Powerpoint supports adding and editing a complete set of slide to slide transitions, but I found no way to add in-slide object transitions, although Powerpoint did correctly display existing object transitions in presentation mode. Powerpoint even supported a finger-based laser pointer which is a great feature I have become accustomed to in Slideshark and Keynote.

(For more iPad news, trends, apps and reviews, sign up for TabTimes' free TabTimes for iPad newsletter)

Here are a few screen shots outlining some of the key features in Word and Excel that may be important to the average Office user. Each of these options are ones that I use all of the time on my laptop and will surely make it vastly easier for me to be productive on my iPad without having to compromise the work I would do on the iPad.

Word for iPad

Excel for iPad

   

(Join mobile and tablet managers at the Tablet Strategy conference in New York on May 6, 2014 to hear the latest about tablet productivity, deployment strategies and more)

**PROS:**

1.      Most major functionality across all three apps
2.      Ability to view and manipulate existing Pivot Tables
3.      Works fine offline as long as you have downloaded the files you want to edit prior to disconnecting
4.      Ability to view non-printed characters like line and page breaks.
5.      Excellent sharing capabilities from within each application. A document can be shared via link, full file or by copying the document link to the clipboard. This saves the step of going to OneDrive to share a file.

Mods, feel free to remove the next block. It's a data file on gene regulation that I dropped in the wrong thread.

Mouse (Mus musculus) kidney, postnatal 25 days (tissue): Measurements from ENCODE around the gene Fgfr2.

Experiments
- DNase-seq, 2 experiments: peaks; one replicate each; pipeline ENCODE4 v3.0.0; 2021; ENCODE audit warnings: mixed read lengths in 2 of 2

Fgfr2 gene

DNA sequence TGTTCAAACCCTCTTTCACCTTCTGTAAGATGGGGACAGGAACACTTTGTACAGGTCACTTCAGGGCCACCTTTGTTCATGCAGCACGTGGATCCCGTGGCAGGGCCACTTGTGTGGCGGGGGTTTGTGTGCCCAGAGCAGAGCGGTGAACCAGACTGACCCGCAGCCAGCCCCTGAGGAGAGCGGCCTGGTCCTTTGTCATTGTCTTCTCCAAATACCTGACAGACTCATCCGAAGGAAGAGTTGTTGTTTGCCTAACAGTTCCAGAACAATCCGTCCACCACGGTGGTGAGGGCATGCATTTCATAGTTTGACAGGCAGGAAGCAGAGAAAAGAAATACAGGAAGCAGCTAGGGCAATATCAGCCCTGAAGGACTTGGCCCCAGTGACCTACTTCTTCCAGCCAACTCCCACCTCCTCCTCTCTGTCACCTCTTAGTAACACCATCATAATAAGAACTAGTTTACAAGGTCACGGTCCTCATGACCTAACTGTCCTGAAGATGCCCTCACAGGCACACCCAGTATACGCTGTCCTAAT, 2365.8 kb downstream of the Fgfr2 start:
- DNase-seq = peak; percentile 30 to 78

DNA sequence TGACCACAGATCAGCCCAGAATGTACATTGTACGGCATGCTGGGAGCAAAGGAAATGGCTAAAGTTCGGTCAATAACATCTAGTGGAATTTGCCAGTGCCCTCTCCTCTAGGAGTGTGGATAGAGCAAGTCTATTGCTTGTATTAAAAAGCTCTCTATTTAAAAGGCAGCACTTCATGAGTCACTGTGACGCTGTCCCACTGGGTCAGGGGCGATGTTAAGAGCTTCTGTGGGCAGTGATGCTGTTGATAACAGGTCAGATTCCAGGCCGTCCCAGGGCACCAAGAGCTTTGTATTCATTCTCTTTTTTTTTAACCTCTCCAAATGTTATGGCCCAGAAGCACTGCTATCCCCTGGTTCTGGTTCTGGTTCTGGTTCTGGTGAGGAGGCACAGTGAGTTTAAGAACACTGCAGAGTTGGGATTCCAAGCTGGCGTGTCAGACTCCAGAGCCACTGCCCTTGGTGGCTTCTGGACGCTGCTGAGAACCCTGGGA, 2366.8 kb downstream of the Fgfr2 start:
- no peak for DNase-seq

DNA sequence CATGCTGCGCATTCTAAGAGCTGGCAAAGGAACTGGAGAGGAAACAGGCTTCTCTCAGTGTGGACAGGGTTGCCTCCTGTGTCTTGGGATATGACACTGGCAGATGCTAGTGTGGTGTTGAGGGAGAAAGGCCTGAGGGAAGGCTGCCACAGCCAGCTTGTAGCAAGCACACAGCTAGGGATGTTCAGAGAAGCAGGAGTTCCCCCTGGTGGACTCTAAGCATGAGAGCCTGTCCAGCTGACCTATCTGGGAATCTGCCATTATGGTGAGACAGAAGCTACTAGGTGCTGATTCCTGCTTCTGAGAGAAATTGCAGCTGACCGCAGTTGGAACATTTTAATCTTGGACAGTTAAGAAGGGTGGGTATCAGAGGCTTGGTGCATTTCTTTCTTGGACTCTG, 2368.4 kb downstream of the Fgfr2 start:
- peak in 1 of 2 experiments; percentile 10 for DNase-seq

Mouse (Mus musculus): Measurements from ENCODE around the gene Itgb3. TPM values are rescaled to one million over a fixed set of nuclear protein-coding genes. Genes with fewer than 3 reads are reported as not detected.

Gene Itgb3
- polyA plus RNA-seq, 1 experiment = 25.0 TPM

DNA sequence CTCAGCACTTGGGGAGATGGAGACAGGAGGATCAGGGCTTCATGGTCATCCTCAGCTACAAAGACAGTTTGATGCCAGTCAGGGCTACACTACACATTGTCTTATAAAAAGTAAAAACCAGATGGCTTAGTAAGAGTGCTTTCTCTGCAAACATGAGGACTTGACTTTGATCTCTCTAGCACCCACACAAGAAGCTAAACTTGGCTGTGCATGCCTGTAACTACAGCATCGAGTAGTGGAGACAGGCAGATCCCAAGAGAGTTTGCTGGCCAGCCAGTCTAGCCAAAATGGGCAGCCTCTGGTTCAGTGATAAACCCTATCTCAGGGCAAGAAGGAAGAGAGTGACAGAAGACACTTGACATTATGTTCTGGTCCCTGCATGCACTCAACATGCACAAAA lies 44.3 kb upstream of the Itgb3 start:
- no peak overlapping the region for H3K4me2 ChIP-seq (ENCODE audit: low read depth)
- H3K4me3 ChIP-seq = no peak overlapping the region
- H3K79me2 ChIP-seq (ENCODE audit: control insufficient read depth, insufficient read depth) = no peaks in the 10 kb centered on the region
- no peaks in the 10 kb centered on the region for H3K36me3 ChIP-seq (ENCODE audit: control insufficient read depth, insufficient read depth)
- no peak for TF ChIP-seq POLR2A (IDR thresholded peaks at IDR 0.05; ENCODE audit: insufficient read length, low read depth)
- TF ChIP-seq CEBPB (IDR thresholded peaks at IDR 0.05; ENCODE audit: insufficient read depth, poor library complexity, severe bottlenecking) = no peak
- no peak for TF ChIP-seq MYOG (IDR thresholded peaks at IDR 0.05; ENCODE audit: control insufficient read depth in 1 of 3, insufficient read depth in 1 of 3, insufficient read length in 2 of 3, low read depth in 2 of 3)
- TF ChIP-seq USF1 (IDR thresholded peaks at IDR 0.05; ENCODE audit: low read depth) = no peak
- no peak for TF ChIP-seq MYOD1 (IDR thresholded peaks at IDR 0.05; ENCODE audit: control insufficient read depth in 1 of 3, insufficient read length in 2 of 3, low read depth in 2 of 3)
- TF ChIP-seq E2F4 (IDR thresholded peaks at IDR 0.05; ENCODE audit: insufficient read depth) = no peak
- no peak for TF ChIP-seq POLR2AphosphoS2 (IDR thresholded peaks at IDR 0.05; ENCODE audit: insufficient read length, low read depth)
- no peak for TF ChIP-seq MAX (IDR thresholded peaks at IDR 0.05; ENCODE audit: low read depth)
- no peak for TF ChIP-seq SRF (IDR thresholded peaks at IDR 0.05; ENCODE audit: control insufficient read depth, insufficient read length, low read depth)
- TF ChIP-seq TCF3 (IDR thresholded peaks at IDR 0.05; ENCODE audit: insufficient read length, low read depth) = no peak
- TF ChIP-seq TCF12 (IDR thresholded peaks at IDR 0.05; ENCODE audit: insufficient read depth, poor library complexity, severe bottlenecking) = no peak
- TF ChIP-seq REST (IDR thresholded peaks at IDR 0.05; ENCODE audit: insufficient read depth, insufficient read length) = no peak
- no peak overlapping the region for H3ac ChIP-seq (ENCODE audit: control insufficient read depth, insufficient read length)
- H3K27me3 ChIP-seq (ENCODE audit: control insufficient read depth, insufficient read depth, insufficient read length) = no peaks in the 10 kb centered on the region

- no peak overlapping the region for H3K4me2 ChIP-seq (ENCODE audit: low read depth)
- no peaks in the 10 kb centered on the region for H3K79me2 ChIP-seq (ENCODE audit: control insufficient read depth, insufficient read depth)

6.      Fast performance, even on an iPad 2. I had little trouble running all three apps and switching back and forth between them. In fact, this review was written in Word.
7.      Ability to add and manipulate graphs and charts in Excel is excellent, just as good or even better than Apple Numbers.
8.      Full track changes capabilities
9.      Ability to insert and manipulate hyperlinks in Word
10.  Data filtering and sorting in Excel

**CONS:**

1.      Only available with an Office 365 subscription. This means that if you don't have a license from work you will need to shell out $9.99 a month to utilize Office for the iPad.
2.      Can not save new documents while disconnected from the Internet. However, you can make changes to documents that were downloaded prior to disconnecting and these will sync once connected to the Internet again.
3.      No split screen capability in Word.
4.      Can’t insert pivot tables, but data filtering works fine and as expected.

Stunning performance – even on an iPad 2

Overall I am extremely pleased with Microsoft Office for the iPad. I am stunned at how well the app performs on my iPad 2, fearing that such a potentially large and complicated app would bring my aging tablet to its knees. 99% of what I need to do in Office is there which means that the days of toting my briefcase back and forth to work may be over as I can now be confident that I will always be able to be productive without creating more editing/finishing work later.

However, what works for me may not work for you because Office for the iPad is specifically designed for users of Office 365 and my company is likely moving to Office 365. If I was not already an Office user, I likely would not invest the $9.99 per month with so many other alternatives available.

In fact, as many have already done I have found many solutions for being productive on the iPad for far less money.

I also like the new Surface 2 and I would consider replacing my laptop with a Surface Pro for work. But for my personal use and for when I want to be productive at home and on the go I still prefer my iPad and this is why this version of Office for the iPad means that my next tablet will be an iPad Air rather than a Surface 2.

Have you tried it yet? 

How you tried Office for the iPad? What are your thoughts? Will Office change how you work on your tablet? Would love to get your comments below.

A huge fan and user of tablets and mobile devices, Chris Lee is a healthcare administrator and writes the blog tabletproductive